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A Helpful New Social-Science Metric



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I am not really gung-ho for social science, chiefly for a reason I imbibed from my Aristotelian and Thomistic masters: A science must not strive for a level of exactness that is foreign to its subject matter. But I have at last discovered a social-science metric that can explain some very puzzling phenomena in my own life and experience. Take, for example, the fact that I simultaneously love England and its culture, and yet do not like Anglophiles. The best explanation I could ever come up with for this is that I am perhaps a “self-hating Anglophile.” But Calvin Trillin, over on Slate, offers a helpful scientific way to approach this and similar problems: 

Three men who were sitting at the other end of the room had begun discussing wine in voices that seemed intended to enlighten oenophiles who were strolling past Rockefeller Center.

The man at the end of the bar nodded in their direction and said, “Among people who think of themselves as wine connoisseurs there’s a 61 percent ACI.”

I was puzzled. “What’s an ACI?” I asked.

He lowered his voice a bit, as if he was about to use somewhat offensive language and wanted to make certain no women (he would have said “ladies”) were in ear-shot. “A*****e Correlation Index,” he said.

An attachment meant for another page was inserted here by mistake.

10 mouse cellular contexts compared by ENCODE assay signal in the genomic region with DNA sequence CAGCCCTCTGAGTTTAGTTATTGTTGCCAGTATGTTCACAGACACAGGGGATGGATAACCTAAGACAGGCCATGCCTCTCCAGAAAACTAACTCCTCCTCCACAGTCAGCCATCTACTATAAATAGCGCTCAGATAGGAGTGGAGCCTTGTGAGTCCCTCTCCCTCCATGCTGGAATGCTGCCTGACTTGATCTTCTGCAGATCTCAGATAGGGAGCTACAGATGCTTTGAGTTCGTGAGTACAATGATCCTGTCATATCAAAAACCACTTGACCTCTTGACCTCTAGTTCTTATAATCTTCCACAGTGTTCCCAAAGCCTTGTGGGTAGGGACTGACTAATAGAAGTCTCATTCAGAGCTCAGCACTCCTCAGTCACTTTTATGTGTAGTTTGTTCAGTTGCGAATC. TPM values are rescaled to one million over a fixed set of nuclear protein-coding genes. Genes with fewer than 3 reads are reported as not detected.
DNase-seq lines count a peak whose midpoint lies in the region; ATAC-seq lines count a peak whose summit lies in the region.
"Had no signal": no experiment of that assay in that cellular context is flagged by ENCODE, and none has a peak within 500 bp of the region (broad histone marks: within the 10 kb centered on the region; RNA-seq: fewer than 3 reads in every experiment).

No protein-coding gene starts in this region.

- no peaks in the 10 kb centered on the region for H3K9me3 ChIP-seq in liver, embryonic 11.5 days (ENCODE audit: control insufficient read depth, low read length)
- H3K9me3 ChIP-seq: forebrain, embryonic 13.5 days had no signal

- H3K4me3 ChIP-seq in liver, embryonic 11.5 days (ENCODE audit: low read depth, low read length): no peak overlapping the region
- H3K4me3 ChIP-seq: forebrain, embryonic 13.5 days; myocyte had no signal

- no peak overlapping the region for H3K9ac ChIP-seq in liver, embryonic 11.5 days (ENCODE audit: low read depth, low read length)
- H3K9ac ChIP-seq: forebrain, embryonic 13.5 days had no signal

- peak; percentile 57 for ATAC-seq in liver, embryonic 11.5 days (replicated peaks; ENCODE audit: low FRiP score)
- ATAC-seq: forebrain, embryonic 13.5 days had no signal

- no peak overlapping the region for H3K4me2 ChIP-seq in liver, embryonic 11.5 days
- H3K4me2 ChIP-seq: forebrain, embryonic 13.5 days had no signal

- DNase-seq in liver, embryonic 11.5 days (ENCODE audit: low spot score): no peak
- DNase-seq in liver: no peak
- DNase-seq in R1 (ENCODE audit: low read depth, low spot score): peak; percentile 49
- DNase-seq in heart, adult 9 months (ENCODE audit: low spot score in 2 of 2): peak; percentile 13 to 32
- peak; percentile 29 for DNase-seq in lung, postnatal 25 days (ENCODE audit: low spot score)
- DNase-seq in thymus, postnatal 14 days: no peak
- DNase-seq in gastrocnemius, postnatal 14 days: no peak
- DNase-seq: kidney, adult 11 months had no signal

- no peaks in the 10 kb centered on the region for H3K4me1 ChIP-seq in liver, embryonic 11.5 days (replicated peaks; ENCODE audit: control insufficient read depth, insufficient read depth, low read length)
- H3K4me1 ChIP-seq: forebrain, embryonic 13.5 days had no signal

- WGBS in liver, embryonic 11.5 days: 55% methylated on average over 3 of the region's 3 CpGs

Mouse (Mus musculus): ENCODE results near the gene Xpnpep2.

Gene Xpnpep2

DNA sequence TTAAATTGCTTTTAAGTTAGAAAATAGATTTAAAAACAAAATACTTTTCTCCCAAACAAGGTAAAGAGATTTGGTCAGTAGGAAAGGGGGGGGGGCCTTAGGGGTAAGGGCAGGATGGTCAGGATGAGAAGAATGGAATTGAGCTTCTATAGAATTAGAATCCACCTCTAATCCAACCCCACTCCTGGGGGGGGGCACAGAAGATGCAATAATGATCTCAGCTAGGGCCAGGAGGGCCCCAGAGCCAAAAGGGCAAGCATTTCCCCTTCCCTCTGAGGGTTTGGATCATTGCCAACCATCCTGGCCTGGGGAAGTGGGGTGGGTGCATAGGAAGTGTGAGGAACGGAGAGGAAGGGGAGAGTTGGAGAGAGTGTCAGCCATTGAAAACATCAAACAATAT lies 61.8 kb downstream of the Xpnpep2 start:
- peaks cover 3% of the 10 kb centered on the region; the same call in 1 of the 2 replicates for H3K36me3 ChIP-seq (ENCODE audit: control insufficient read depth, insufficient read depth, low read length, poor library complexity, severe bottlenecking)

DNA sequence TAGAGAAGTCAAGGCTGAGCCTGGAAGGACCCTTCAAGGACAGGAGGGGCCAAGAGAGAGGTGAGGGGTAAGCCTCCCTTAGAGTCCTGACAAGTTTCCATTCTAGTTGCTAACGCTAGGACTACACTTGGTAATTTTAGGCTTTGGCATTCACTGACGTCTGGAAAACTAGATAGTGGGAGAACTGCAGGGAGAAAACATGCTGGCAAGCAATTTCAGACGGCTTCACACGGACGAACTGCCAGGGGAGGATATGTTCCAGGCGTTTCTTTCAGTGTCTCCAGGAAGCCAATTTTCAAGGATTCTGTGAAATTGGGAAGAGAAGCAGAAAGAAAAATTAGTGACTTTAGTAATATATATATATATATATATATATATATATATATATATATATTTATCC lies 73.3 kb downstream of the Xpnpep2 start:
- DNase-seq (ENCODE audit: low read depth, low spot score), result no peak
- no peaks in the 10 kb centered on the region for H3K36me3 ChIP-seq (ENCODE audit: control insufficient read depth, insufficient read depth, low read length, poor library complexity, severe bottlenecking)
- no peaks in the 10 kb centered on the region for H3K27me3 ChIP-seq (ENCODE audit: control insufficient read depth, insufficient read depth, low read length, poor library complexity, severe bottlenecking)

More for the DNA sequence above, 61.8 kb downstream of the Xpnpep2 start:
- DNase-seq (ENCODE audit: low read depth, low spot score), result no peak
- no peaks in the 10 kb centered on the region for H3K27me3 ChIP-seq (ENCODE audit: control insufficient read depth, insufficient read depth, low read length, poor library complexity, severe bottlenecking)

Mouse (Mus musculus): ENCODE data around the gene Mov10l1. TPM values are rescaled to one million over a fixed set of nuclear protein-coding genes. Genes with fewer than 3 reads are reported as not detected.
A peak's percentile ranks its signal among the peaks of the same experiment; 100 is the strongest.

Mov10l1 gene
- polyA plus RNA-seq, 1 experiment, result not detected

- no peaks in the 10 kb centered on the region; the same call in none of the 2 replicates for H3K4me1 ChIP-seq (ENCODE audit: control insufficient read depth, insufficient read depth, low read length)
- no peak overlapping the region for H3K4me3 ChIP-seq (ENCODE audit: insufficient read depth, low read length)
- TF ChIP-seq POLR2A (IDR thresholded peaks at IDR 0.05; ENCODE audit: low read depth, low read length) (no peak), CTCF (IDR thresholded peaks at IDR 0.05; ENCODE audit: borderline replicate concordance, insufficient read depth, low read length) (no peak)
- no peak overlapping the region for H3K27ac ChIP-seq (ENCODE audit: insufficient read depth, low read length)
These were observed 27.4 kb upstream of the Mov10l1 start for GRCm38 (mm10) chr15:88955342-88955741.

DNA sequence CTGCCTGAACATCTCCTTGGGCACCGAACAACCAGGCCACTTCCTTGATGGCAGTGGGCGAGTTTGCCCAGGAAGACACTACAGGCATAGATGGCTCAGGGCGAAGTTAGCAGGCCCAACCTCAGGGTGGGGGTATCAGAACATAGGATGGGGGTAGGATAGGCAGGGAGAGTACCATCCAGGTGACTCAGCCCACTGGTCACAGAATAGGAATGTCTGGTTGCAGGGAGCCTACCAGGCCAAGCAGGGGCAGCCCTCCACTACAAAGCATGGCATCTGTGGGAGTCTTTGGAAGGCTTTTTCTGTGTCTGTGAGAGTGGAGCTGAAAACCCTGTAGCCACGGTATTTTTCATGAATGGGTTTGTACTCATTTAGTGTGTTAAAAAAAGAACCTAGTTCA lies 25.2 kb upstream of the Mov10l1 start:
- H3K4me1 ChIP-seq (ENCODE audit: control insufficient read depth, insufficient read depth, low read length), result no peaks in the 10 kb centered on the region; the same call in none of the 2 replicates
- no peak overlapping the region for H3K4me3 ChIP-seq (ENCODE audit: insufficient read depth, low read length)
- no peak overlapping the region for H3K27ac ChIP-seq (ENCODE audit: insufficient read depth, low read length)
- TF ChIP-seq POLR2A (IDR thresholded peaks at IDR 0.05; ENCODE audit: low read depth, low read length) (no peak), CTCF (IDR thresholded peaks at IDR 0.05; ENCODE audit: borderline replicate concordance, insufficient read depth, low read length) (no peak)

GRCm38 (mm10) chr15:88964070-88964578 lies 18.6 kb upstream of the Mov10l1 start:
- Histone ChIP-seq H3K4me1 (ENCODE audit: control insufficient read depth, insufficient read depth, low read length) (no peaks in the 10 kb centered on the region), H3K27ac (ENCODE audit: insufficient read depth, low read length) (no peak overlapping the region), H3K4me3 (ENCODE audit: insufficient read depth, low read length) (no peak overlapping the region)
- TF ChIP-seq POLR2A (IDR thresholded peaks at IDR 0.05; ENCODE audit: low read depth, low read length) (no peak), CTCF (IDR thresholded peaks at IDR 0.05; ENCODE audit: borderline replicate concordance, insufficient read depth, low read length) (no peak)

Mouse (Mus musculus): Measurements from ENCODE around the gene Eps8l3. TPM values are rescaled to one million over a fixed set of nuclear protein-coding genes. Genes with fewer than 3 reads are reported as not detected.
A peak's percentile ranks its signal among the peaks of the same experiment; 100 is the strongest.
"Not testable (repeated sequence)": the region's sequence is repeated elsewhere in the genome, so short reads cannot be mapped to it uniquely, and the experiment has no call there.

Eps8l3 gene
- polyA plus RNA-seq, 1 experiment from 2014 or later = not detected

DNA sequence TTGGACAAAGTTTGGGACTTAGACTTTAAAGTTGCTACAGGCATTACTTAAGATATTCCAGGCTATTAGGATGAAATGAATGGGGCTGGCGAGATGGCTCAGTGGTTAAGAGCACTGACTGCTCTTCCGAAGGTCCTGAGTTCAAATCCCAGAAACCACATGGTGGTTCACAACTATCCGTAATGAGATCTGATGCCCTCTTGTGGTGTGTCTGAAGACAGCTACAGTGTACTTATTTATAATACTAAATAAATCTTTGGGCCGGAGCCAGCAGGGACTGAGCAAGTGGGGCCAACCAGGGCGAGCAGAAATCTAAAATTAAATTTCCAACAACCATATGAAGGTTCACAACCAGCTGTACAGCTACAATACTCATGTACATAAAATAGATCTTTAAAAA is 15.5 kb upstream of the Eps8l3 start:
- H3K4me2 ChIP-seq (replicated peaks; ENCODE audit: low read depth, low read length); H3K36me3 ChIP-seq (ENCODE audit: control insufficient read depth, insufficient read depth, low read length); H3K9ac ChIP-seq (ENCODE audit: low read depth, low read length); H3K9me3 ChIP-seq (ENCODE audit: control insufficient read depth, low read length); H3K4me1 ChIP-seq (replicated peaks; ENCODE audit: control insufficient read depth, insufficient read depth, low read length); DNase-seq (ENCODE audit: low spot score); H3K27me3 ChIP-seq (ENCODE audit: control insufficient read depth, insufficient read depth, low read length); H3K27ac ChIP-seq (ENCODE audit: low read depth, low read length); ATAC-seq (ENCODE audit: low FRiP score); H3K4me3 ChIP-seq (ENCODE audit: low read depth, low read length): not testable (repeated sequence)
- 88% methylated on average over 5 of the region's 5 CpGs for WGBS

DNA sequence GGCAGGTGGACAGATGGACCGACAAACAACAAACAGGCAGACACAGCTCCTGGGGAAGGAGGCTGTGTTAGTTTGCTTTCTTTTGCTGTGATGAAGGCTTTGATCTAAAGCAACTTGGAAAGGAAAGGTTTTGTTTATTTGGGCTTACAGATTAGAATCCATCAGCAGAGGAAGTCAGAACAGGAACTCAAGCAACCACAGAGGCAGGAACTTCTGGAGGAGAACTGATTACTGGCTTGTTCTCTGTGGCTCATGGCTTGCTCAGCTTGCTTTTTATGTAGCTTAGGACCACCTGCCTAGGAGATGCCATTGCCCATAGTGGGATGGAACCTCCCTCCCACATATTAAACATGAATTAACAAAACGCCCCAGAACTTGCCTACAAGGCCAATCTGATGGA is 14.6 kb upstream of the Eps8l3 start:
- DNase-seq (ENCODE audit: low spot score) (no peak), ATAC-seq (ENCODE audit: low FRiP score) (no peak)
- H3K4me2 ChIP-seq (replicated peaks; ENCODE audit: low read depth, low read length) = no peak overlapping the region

I said, “You mean that 61 percent of people who talk a lot about wine are—”

“Correct,” he said, before I could finish. “That’s not even particularly high, as these things go. That means that nearly 40 percent of people who think of themselves as wine connoisseurs are people who have learned a lot about wine for one legitimate reason or another and are not pretentious about it. Those guys over there are in the other 61 percent, I’d wager. When they get through analyzing a few pinot noirs that they wouldn’t actually be able to tell apart, they’ll probably turn to cigars or single malt scotch. People who spend a lot of time discussing both cigars and single malt scotch, by the way, have a 78 percent ACI. That’s high — much higher than connoisseurs of either one singly. . . 

Trillin’s piece is worth reading in its entirety.



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